This blog previously mentioned how some local governments might soon begin using eminent domain to seize underwater mortgages. However, according to a recent HousingWire article, threats of withdrawn mortgage credit could put a hindrance on any such plans.
Last week, a Source Media webinar was held for bond investors, where parties on both sides of the issue were given a chance to plead their case.
John Vlahoplus, chief strategy officer and founder of Mortgage Resolution Partners – the company leading the original eminent domain pitch in California – said in the webinar that concerns over investors receiving below market value of their loans are overblown.
Additionally, Richard Friedman, managing attorney for Neal & Leroy, said that while eminent domain is never popular, the Supreme Court rarely finds it to be unconstitutional.
Tim Cameron, managing director at the Securities Industry and Financial Markets Association (SIFMA), called the program "unconstitutional" and that it was simply a bad policy. He added that the Federal Housing Finance Agency (FHFA) threatened to keep the government sponsored enterprises (GSEs) from financing loans in an area that enacted such a program.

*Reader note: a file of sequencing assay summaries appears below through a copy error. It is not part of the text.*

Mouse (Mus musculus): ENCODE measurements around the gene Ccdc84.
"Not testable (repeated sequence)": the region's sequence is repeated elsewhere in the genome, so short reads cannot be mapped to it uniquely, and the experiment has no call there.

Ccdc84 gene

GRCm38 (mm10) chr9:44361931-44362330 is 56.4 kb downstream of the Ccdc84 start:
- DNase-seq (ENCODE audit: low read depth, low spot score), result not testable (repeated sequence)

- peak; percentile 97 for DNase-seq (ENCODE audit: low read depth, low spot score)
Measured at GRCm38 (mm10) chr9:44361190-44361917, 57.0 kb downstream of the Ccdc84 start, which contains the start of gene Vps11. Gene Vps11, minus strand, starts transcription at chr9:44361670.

"Nobody can safely quantify the unpredictable and hostile act of taking mortgages through eminent domain," Cameron said to the news source. "If you want to kill an economy, start by aggregating contracts and start by introducing eminent domain."
San Bernardino County – where the program was originally pitched – has actually shown signs of improvement without eminent domain being used, according to analytics firm Clear Capital.
As the economy is still attempting to recover, along with the housing market, lenders should ensure that they have quality loan management software in place. Along with an amortization calculator, this will allow borrowers to rest assured that a repayment plan will be created that is suited to their financial needs.